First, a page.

Review – ZVRC: Zombies vs Robots Classics #3 (Image Comics)
Publisher: Image Comics
Writer: Chris Ryall
Artist: Ashley Wood
Release Date: 27th April 2022
Somewhat moving away from this mini-series’ purely science fiction-based narrative where the modern-day world has been ravaged by a post-apocalyptic battle for survival between gun-toting automatons and hordes of the hungry Undead, for a much more science fantasy storyline, “Group Sects” certainly seems to contain far more bodily mutilation and flesh-devouring shenanigans than the reprint’s previous two instalments. But whilst this particular sixty-six-page saga catapults its audience into the semi-mythical world of Ancient Greece and a race of scantily clad Amazons that have somehow managed to survive being decimated by nukes, it still contains Chris Ryall’s usual enthralling combination of edge-of-the-seat dramatics and silly, laugh-out-loud moments.
Foremost of these fascinations is the speed with which the Grecian Isle filled with warrior women fatally falls to the zombies following Princess Dhysa’s innocent opening of the community’s protective barrier during a misguided demonstration of adolescent angst. One moment the reader is arguably as shocked as the seventeen-year-old is at her discovery as to what Queen Leolyta’s mysterious ritual actually is, and then in the next, most of the unsuspecting and unarmed Amazons are being eaten alive by a veritable swarm of walking cadavers: “No… My Queen… The seal to the catacombs below, it’s been broken wide.”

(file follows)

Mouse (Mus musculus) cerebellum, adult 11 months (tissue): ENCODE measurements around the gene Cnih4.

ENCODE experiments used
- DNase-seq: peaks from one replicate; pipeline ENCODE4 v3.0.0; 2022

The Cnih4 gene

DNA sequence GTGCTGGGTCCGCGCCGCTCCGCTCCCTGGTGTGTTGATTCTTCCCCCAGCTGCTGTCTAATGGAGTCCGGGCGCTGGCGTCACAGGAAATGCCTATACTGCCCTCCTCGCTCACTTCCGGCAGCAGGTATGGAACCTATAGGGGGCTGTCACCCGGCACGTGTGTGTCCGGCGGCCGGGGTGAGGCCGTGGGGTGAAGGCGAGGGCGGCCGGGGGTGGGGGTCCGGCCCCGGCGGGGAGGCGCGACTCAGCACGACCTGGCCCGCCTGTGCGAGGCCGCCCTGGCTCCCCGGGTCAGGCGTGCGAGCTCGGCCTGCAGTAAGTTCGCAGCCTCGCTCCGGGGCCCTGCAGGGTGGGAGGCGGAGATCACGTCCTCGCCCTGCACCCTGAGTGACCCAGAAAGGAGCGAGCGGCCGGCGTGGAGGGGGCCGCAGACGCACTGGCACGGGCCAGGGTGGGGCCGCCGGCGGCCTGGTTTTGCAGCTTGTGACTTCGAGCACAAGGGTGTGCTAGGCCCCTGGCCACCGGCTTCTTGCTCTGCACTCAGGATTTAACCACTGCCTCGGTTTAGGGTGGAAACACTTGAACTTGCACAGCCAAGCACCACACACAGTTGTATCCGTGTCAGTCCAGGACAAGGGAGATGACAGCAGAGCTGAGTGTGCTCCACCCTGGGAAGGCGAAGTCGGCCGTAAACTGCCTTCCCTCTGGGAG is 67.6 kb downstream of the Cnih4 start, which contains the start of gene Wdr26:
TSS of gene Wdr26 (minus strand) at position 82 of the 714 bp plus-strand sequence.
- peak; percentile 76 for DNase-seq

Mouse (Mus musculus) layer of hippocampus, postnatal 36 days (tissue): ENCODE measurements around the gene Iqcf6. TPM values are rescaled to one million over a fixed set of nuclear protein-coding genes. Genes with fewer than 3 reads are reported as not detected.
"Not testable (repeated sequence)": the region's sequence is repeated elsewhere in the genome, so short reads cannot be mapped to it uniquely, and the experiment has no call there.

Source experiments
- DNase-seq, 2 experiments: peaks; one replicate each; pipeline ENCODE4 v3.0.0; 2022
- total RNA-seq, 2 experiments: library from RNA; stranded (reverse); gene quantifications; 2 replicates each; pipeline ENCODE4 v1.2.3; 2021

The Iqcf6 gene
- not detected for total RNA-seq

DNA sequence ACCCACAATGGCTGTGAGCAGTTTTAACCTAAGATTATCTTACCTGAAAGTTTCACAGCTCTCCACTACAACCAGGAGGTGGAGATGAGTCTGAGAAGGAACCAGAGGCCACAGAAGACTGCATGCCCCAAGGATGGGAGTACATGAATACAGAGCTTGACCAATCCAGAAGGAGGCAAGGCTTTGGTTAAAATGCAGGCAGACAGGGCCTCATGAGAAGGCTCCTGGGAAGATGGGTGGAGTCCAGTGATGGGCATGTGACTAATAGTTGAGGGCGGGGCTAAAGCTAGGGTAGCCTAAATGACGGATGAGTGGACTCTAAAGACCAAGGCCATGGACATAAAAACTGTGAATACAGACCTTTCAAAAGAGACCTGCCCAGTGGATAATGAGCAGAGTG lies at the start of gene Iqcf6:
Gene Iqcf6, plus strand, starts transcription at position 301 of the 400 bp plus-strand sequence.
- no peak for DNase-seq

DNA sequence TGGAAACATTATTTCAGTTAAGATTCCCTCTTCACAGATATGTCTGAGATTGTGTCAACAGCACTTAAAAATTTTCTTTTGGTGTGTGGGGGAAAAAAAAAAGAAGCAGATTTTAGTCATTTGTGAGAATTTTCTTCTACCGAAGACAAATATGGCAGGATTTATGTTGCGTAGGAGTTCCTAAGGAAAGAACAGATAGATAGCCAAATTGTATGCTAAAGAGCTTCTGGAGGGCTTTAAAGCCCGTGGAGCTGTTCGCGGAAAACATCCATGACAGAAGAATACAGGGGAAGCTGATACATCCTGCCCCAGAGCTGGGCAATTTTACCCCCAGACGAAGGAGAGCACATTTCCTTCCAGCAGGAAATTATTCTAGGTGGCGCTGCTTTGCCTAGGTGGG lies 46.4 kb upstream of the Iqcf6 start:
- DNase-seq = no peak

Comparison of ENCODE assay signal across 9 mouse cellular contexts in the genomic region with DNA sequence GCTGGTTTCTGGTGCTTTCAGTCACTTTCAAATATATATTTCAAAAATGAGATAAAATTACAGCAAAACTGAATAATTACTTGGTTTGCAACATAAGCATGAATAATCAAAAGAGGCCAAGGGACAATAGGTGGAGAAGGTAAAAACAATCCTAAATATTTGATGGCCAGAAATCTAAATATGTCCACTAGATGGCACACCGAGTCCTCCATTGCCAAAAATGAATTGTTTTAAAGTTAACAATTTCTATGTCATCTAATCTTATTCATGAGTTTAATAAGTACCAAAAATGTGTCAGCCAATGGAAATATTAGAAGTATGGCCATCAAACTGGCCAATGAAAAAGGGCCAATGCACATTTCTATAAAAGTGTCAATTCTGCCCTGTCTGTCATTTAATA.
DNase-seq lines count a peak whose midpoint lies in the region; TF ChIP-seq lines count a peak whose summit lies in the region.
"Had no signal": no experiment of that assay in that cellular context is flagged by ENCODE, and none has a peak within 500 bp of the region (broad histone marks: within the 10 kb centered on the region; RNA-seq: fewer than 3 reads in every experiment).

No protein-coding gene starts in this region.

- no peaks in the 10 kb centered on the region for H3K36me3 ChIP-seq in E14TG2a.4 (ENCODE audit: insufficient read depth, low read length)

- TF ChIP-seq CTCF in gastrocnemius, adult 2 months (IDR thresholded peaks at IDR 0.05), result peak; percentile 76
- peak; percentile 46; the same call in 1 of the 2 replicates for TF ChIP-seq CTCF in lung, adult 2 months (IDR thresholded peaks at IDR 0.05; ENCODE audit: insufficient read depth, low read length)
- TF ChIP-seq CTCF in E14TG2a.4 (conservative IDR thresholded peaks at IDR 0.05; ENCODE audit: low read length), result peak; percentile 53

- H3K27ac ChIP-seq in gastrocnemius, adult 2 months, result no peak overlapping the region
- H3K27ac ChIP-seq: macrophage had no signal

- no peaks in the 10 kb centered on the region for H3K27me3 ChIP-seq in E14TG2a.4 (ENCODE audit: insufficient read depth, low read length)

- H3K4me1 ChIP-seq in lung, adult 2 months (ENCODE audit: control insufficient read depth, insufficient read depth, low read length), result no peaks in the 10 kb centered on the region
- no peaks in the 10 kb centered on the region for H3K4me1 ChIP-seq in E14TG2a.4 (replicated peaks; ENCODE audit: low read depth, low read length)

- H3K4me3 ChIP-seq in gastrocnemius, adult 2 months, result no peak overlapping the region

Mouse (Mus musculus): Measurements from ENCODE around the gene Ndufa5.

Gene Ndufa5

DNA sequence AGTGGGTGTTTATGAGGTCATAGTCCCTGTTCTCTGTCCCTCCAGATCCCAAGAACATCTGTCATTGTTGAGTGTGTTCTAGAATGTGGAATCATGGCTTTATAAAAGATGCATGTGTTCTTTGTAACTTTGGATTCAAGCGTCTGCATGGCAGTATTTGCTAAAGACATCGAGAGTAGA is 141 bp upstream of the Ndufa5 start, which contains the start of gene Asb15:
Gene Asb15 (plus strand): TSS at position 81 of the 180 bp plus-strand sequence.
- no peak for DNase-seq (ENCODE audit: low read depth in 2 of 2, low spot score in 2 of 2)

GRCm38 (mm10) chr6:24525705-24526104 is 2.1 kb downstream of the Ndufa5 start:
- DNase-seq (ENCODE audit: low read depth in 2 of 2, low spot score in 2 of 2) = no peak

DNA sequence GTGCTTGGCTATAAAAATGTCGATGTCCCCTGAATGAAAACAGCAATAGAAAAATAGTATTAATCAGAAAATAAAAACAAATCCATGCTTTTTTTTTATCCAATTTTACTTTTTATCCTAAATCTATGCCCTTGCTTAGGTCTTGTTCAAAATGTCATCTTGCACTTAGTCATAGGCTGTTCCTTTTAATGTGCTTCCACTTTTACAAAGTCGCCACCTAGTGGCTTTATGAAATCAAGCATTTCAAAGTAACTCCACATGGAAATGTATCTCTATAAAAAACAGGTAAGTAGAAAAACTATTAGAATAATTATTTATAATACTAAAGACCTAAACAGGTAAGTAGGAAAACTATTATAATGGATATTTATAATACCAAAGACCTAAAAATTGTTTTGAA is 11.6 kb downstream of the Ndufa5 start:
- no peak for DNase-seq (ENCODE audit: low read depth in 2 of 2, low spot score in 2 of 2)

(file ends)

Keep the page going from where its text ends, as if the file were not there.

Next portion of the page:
Equally as nerve-wracking as this shameful slaughter is the sudden appearance of the sole robot responsible for peppering the planet’s surface with atomic missiles, and his subsequent battle with an Undead minotaur. This pulse-pounding clash genuinely helps ‘break-up’ the potentially overwhelming amount of graphically depicted killings occurring inside the ‘Royal Palace’ with some genuinely amusing moments; most notably when the self-serving, bullet-shaped android realises that the savage creature is perfectly capable of head-butting him into electronic pieces if he doesn’t get some much-needed help from the children he’s been trying to protect.
Helping to present the sheer chaos contained within Ryall’s violent tale of destruction is Ashley Wood’s scratchily sketched artwork, which really helps sell the grotesque nature of the human-chomping carry-ons taking place throughout this book. In addition, the award-winning illustrator adds a layer of sensuality and bare-faced nudity to its proceedings which ties-in with the stereotypical mythology of the female combatants. But may well disconcert those bibliophiles who don’t enjoy too much blatant sexual activity in their comics.
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The writer of this piece was: Simon Moore
Simon Tweets from @Blaxkleric
You can read more of his reviews at The Brown Bag
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